Professors Brett Hurley, Irene Barnes, Bernard Slippers and Dr Michelle Schröder attended the IUFRO Working Parties 07.02.13 and 07.02.03 joint meeting “Novel and classical strategies to manage forest health in plantations” in Campo Grande, Mato Grosso do Sul, Brazil, between 18 to 21 September. They were joined by Dr Ilaria Germishuizen from the ICFR who participates in a number of research projects with FABIans.

The conference started on the Monday with a workshop on the Sirex woodwasp. Presentations were made from all countries in the Southern Hemisphere currently managing this pest, to get an overview of the current state of management and research.

Prof. Irene Barnes, deputy co-ordinator of WP 07.02.03, served on the organising committee for the meeting and gave a presentation on IUFRO during the opening address of the meeting.

The formal meeting started on Tuesday with fantastic sessions with the following topics: rusts in a changing climate, biological control of Eucalyptus pests, forest biosecurity, climate change impacts on forest pests and pathogens, forest protection cooperative programs, the resurgence of Glycaspis brimblecombei in Brazil, emerging plantation diseases around the world, plant breeding and resistance, and the potential for using genetically modified or gene edited organisms in forest health.

Wednesday included a field visit, hosted in the Eucalyptus plantations of Bracell and Suzano. The delegates were shown, and provided with details, on the impact and management of Ceratocystis and Glycaspis brimblecombei in Eucalyptus urophylla and E. grandis x urophylla clones. Damage due to Austropuccinia psidii was also evident. We also spent time learning about the incredible damage and management of leaf cutting ants, as well as the implementation of their comprehensive surveillance, monitoring and Integrated Pest Management programs. There was also a very impressive demonstration of the highly- efficient use of drones to apply biological and chemical control measures across thousands of hectares. 

The participation from the TPCP group at the meeting was very evident with eight posters and seven talks.


Sirex management in South Africa – Bernard Slippers

The biological control of Gonipterus sp. n. 2 in South Africa: challenges and opportunities – Brett Hurley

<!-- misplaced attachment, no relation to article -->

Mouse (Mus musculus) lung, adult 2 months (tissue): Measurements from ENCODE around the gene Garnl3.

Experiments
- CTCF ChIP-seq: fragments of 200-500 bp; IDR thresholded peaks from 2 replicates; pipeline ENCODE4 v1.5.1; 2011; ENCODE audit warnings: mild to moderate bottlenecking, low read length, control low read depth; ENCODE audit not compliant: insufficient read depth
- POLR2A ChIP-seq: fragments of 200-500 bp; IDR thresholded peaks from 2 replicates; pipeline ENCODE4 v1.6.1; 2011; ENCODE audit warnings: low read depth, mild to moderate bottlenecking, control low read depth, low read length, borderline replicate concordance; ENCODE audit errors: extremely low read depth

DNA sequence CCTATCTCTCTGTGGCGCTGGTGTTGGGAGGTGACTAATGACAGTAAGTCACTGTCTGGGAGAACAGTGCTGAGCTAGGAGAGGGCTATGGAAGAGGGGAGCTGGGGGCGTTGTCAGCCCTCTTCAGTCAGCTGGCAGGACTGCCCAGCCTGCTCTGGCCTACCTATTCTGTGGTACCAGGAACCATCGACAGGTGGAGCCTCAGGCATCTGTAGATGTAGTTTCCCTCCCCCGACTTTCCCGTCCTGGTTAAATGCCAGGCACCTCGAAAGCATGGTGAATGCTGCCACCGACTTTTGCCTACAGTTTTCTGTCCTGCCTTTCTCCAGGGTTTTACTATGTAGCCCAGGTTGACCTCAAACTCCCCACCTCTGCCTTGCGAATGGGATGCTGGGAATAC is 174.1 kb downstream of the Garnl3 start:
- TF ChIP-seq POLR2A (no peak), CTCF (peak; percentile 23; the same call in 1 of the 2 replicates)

Thermal tolerance in two Eucalyptus invasive insect pests and how this might affect biological control – Michelle Schröder

Development and implementation of a national forest health surveillance strategy in South Africa – Brett Hurley

The Tree Protection Co-operative Programme: Past, present and future directions – Bernard Slippers / Irene Barnes

Emerging diseases of Forest plantations in South Africa – Irene Barnes

Possibilities and constraints of GMO and gene editing in forest health – Bernard Slippers


Reproductive ecology affects invasion: Sirex noctilio as a case study – Josephine Queffelec and co-authors

Reproductive rate and interbreeding of Lineage B and D nematode strains and the implications for Sirex management – Katrin Fitza and co-authors

The effect of different culturing conditions on the gene expression of Deladenus siricidicola Sumari Venter and co-authors

The fungal pathogen Ceratocystis manginecans is dispersed in Indonesian plantations by woodboring beetles, their frass – Kira Lynn and co-authors

Detecting Gonipterus sp. n.2 (Coleoptera: Curculionidae) defoliation levels using Unmanned Aerial Vehicle (UAV) imagery – Phumlani Nzuza and co-authors

Genome and transcriptome resources for Sirex noctilio, Amylostereum areolatum and Deladenus siricidicola Alisa Postma and co-authors

Population genetics of Sirex noctilio and Amylostereum areolatum in Australasia: Unravelling 120 years of invasion history – Firehiwot Eshetu and co-authors

Visual and chemical ecology of the European woodwasp, Sirex noctilioQuentin Guignard and co-authors